University plans summer makeover for Potter Lake

LAWRENCE — Despite occasional practice to the contrary, the original intent of Potter Lake was not a repository for goal posts. The iconic University of Kansas Lawrence campus feature was actually created for a more noble purpose: to protect campus buildings.

Originally built to provide water for fighting fires, Potter Lake was also a popular swimming hole in its early days. For a number of reasons, though, the health of Potter has been a concern for much of its life.

This summer, Potter Lake is getting a makeover for its 113th birthday. A major project will begin this month to dredge the lake, rebuild portions of the original edge wall, and improve the spillway and sediment basin.  

“The planned work will improve the functionality of Potter Lake, helping to ensure future health and make it a better environment for social, academic and research activities,” said Mark Reiske, director of facilities planning and development.

HIstorical color sketch of Potters Lake

Like many rehab projects, things will look worse before they look better. Home renovations often begin with demolition, and Potter Lake’s extreme makeover will see a similar start. After graduation, an external contractor will begin dredging sediment, muck and water from Potter. Part of the work each day will be to collect turtles, frogs, snakes and other reptiles and relocate them to a pond in KU’s West District.

In addition to preparing Potter Lake for a new, healthier life, the dredging process has other environmental benefits, as the extracted nutrient-rich material will be sold to area farmers to spread on their fields.

After most of the water and sludge is gone, mechanical excavation will remove mud to lower the lake bed to a healthier depth. Originally an estimated 18 feet deep in spots, erosion has carried soil from the surrounding slopes to make Potter Lake shallower. This shallower lake bed creates a number of problems, including the proliferation of lily pads and a lack of oxygen needed for a healthy ecosystem. The dredging, along with other improvements, should help preserve the long-term health of Potter Lake.

“Potter Lake is suffering from the equivalent of morbid obesity,” said Bob Hagen, lecturer in environmental studies and a courtesy faculty member in ecology & evolutionary biology. “The work this summer to remove accumulated sediments and nutrients is necessary. The next challenge is to reshape the pond and its surroundings to reduce the rate at which fresh sediment and nutrients accumulate.”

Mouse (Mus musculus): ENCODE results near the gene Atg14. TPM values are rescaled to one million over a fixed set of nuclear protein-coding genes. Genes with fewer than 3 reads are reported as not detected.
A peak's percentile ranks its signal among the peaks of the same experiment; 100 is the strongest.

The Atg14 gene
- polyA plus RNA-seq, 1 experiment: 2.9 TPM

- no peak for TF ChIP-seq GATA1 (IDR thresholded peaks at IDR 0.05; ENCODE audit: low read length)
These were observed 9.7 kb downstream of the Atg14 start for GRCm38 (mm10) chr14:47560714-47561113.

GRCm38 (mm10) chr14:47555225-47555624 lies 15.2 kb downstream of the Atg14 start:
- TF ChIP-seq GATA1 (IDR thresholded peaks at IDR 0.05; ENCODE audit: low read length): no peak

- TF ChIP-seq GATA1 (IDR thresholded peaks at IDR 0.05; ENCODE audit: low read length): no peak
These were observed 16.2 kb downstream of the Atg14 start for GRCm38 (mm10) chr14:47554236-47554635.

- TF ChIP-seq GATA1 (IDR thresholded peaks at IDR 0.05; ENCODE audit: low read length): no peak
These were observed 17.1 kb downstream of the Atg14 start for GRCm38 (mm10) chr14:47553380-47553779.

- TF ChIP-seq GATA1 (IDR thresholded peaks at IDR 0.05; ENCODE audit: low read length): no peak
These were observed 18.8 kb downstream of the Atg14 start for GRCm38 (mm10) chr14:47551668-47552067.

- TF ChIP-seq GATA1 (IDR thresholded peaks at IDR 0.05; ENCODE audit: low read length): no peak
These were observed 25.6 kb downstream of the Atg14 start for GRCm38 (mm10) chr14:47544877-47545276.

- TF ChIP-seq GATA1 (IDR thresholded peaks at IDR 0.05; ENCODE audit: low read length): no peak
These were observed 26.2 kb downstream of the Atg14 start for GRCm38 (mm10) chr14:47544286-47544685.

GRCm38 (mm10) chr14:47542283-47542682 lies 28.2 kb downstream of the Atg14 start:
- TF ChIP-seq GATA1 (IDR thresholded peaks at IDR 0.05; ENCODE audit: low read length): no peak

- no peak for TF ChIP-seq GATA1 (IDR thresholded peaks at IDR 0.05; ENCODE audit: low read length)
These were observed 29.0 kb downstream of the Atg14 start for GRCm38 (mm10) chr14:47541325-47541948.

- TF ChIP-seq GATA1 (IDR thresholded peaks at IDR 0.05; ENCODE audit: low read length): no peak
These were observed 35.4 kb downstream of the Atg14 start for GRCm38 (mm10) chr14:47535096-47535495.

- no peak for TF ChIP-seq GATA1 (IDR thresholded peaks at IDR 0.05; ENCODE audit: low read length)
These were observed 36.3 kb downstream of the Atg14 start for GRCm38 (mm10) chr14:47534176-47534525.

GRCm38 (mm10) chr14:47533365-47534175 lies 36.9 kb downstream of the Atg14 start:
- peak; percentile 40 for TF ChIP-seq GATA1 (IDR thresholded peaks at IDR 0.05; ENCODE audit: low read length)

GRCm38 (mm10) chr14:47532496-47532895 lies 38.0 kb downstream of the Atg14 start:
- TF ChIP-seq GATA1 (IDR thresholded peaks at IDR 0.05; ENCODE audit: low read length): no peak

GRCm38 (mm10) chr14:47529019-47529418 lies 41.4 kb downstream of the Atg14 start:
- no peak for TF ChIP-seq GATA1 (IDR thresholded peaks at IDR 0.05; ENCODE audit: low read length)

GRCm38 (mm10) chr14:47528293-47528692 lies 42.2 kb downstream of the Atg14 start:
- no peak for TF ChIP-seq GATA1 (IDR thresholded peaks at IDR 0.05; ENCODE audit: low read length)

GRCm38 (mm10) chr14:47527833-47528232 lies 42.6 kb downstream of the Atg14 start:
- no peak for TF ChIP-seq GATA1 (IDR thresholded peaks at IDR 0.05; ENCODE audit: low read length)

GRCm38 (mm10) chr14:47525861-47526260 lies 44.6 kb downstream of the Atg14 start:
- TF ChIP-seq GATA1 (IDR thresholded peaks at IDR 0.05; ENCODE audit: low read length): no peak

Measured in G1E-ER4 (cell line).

The reconstruction work is expected to be complete by start of fall semester; however, Potter Lake won’t be fully restored immediately. It will take an estimated 12-18 months for rain and melting snow to refill Potter. The natural process is more environmentally responsible and less expensive than using the approximately 4 million gallons of treated city water required — the amount of water an average Lawrence household would use in 78 years.

Bonnie Johnson, director and professor in urban planning, and Hagen organized an ad hoc group of stakeholders to provide a vision for the future of Potter Lake, along with guidance on the restoration project.

“We assembled 14 ‘Super Friends’ of Potter Lake from environmental studies; ecology & evolutionary biology; architecture; geography; professional studies; English; civil, environmental & architectural engineering; and urban planning,” Johnson said.

The group focused on how to best preserve Potter Lake as an outdoor classroom, laboratory, art studio and calm green space. Johnson said for Potter Lake to continue these essential roles there needs to be nature in and around the pond. That is particularly important for Potter Lake’s role as an outdoor experiential classroom.

Hagen uses Potter Lake in teaching his KU students and groups of K-12 students.

“Potter Lake serves as a living laboratory where students in natural science courses can learn how ponds function and how they are connected to the surrounding areas,” he said.

Johnson also uses Potter Lake and the surrounding area in her courses. Even the restoration project itself is a learning opportunity. Johnson’s class of public administration students learned how to write a request for proposals for consulting firms to create plans to restore Potter Lake.

“The restoration offers students even more opportunities to learn engineering, habitat creation and long-term maintenance of culturally significant green spaces that can serve future communities well as our graduates go on to their careers and civic lives,” Johnson said.

A portion of the $1.2 million restoration project cost will be funded by a donation in memory of a former student who valued the beauty and serenity of Potter Lake.

Like that former student, current student Katie Payne goes to Potter Lake to relax and enjoy the outdoors.

“Potter Lake is a place where I know I can wind down and have a good time with friends. I love lying on the grass and letting the sun beat down on me as I hear the bells from the Campanile ring,” Payne said.

Thousands of students, faculty, staff and visitors since 1911 have relaxed on the banks, posed for pictures on the bridge and enjoyed quiet moments of reflection on the slopes surrounding Potter Lake. The restoration project this summer will preserve and enhance this campus treasure for future Jayhawks.

“In campus surveys conducted during our 2024 Master Plan process, Potter Lake was identified as one of the favorite outdoor spaces on campus,” Reiske said. “It is an iconic spot for campus memories, including graduation photos, marriage proposals and more. The restoration work will make Potter Lake even more beautiful for generations to come.”

Learn more about the history of Potter Lake.  

Wed, 05/08/2024


David Day

Media Contacts

David Day

Office of the Provost